Melbourne Cup is not the problem

Today is Melbourne Cup day. The day of the “race that stops a nation”. The day every man, woman and dog has a punt on the horses.

Today will see an awful lot of money wagered on the Cup. You could call it an obscene amount of money. Hundreds of millions of dollars will be bet on the race, most of it on losing horses. Some money will be won, but most of it will be lost.

Am I brimming with outrage? Seething with repressed fury at the wave of betting that has descended upon our nation?


The Melbourne Cup is not the problem. It’s an iconic race that draws the once-a-year punters and really does stop the nation. I remember, when I was living in Sydney several years ago, being bemused when my daughter’s primary school help a Cup Day parade for the Melbourne Cup. It’s a race that is bigger than either the racing or gambling industries in this country, but it’s generally not the domain of the serious punter. A mate of mine, himself a dedicated student of the form guide, once told me that it was the biggest mug’s race of the year; he placed hundreds of dollars of bets every week, but he NEVER bet on the Melbourne Cup.

The Melbourne Cup is a one-off event. It draws huge crowds of once-a-year gamblers who’ll blow $20 or $30 with no expectation of getting it back, and who won’t back up the next day, or the next week, to do it all again.

No. The problem, as usual, is the industry. The sports betting industry that is so intent on ramming the Cup, the Spring Carnival and everything in between down our throats to MAKE us want to have a flutter. The bookmakers who blanket the airwaves with ads for their services on every TV channel, radio station and newspaper. The online betting agencies who buy up billboards, plaster our railway stations with advertising and have specially branded trams chugging through the CBD. Therein lies the problem. They want you opening an account with them, so that they can market to you over and over again, encouraging you to continue betting with them. It’s their standard operating practice.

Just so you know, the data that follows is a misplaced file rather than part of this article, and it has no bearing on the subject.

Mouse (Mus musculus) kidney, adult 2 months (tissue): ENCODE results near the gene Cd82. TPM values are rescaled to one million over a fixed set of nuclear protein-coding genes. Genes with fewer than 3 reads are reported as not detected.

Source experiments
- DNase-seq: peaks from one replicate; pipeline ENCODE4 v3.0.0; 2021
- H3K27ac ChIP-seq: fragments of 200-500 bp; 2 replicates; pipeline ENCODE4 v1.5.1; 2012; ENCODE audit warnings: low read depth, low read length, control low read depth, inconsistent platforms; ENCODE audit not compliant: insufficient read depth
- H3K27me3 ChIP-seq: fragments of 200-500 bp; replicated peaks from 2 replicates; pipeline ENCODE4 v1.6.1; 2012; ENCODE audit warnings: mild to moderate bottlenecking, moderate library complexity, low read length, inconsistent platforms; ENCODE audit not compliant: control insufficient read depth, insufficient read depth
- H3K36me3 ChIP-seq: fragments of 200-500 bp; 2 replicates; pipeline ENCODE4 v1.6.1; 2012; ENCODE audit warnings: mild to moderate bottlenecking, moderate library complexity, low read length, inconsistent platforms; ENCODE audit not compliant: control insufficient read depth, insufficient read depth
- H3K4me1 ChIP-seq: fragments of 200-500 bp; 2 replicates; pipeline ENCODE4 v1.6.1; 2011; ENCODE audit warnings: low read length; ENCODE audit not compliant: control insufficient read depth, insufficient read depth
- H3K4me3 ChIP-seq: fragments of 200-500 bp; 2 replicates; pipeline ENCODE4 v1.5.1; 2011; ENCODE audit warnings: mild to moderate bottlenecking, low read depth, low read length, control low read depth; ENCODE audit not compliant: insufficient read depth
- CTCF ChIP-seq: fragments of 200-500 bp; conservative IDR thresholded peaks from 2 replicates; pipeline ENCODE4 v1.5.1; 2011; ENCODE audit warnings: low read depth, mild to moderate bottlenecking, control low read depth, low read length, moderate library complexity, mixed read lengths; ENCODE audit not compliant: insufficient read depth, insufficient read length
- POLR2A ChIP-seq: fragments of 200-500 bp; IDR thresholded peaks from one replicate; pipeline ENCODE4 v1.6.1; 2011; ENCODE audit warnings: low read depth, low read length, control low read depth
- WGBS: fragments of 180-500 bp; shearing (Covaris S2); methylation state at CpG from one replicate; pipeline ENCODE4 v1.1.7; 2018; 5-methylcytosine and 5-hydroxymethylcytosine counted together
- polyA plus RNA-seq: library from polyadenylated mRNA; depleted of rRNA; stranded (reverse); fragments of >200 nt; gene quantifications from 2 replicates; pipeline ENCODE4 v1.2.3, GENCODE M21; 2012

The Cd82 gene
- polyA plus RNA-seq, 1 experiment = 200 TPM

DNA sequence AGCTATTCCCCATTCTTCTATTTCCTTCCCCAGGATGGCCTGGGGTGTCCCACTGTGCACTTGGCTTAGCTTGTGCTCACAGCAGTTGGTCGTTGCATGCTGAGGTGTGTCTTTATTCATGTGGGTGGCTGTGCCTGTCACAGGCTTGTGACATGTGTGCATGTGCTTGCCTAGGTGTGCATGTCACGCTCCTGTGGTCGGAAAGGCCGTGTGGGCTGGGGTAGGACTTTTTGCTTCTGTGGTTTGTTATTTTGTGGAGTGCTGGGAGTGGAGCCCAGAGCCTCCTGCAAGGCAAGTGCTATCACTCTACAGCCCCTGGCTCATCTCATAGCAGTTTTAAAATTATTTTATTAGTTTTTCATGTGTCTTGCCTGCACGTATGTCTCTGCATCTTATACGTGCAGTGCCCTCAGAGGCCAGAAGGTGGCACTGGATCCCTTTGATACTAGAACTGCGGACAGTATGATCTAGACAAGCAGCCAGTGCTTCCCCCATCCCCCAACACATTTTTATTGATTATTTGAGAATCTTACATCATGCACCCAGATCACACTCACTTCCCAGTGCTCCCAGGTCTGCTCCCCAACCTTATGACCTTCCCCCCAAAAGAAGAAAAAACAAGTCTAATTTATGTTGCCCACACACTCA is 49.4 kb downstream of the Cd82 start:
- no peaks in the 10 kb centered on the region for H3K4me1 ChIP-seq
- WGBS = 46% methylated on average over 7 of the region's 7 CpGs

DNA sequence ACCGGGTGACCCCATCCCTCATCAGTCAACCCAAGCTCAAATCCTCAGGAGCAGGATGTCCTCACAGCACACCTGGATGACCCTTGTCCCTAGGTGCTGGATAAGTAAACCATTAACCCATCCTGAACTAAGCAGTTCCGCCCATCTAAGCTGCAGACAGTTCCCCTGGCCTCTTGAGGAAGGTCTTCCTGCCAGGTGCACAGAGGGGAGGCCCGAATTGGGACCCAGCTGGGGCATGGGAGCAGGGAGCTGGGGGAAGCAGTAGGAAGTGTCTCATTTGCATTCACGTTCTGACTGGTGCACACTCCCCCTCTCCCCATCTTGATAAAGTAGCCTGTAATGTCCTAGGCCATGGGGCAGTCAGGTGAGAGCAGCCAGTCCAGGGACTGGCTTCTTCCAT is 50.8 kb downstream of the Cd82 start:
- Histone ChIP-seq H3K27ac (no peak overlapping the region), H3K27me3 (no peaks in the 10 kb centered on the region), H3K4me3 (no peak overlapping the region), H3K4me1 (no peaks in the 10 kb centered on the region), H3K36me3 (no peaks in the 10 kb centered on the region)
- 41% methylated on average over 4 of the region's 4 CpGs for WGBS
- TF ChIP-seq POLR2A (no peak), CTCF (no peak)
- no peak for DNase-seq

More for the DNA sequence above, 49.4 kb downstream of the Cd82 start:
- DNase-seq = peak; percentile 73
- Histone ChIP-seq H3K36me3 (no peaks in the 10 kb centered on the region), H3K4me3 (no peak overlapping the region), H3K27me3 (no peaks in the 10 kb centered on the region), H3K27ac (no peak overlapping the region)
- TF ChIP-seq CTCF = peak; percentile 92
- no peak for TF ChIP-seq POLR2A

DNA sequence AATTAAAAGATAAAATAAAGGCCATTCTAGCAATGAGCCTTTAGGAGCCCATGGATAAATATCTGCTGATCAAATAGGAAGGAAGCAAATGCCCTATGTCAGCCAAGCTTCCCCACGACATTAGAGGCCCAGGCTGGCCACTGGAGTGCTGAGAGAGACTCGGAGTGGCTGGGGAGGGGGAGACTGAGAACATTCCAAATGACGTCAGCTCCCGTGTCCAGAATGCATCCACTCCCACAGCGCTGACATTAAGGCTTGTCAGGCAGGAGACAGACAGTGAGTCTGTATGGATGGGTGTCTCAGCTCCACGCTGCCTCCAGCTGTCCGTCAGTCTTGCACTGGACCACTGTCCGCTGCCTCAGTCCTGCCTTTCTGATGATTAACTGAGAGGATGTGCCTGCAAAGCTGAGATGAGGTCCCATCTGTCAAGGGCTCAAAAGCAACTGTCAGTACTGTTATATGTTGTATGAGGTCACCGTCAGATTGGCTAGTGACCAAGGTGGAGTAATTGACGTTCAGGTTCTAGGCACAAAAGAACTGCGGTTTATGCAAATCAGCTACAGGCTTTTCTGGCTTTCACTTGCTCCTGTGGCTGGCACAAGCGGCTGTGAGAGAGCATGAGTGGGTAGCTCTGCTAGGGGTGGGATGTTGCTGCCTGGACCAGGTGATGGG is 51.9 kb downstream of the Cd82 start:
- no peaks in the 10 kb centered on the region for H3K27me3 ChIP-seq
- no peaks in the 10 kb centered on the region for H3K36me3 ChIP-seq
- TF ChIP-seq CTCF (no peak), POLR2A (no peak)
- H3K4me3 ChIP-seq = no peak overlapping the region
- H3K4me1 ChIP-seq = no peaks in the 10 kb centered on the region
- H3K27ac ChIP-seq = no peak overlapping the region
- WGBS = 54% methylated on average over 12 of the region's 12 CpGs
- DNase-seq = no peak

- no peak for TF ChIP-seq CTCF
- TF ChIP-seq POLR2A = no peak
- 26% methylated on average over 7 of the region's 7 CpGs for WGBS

The sports betting landscape in Australia has shifted. Giant overseas firms like Ladbrokes and William Hill have moved in, buying out the local bookmakers and launching their own brands. They’ve invested heavily in our market and they demand a return.

Accessibility is also a growing concern. Online betting and mobile apps have brought the TAB (in a startling variety of forms) to our fingertips; gone are the days when you had to head down to the actual bricks-and-mortar TAB on Cup day and join the queue if you wanted to place your bets. That accessibility brings the poker machine methodology to racing and sports betting; quick, easy and repeatable bets. It’s a situation fraught with danger, and William Hill are pushing the boundaries even further with their yet-to-be-proved-legal “in-play” betting service.

Even the willingness of our media services to promote and glamorise the gambling side of the equation is problematic. News articles about betting options and lucky punters are suddenly mainstream, and bookies are popping up on sports broadcasts at an alarming rate. As I write this, an article about Tom Waterhouse placing a large bet has been the top headline on The Age’s website for over six hours.


It’s this incredible saturation of gambling promotion and coverage that is the issue. This is where the normalisation of gambling comes from; not the Cup, but rather the way it’s shoved in our faces everywhere we turn. In the case of the Cup especially, it’s a case of exploitation of the icon leading to exploitation of the public.

Will I have a bet on the Melbourne Cup? Quite possibly. But I’ll do it in person, and like so many others it will be my only bet for the year.

Will I pay any attention to the rest of it? The onslaught of advertising, the “fabulous” offers that aren’t even legal in this state, the star-spangled betting bonanza we’re told we need?

Nope, nope, nope.

This article was adapted from “The Real Gambling Tsunami”, published in 2012.


1 Response

  1. Bill says:

    I can’t believe there’s an online betting agency that so easily anagrams to “broke lads.”
    I wouldn’t have thought they’d make it that easy.

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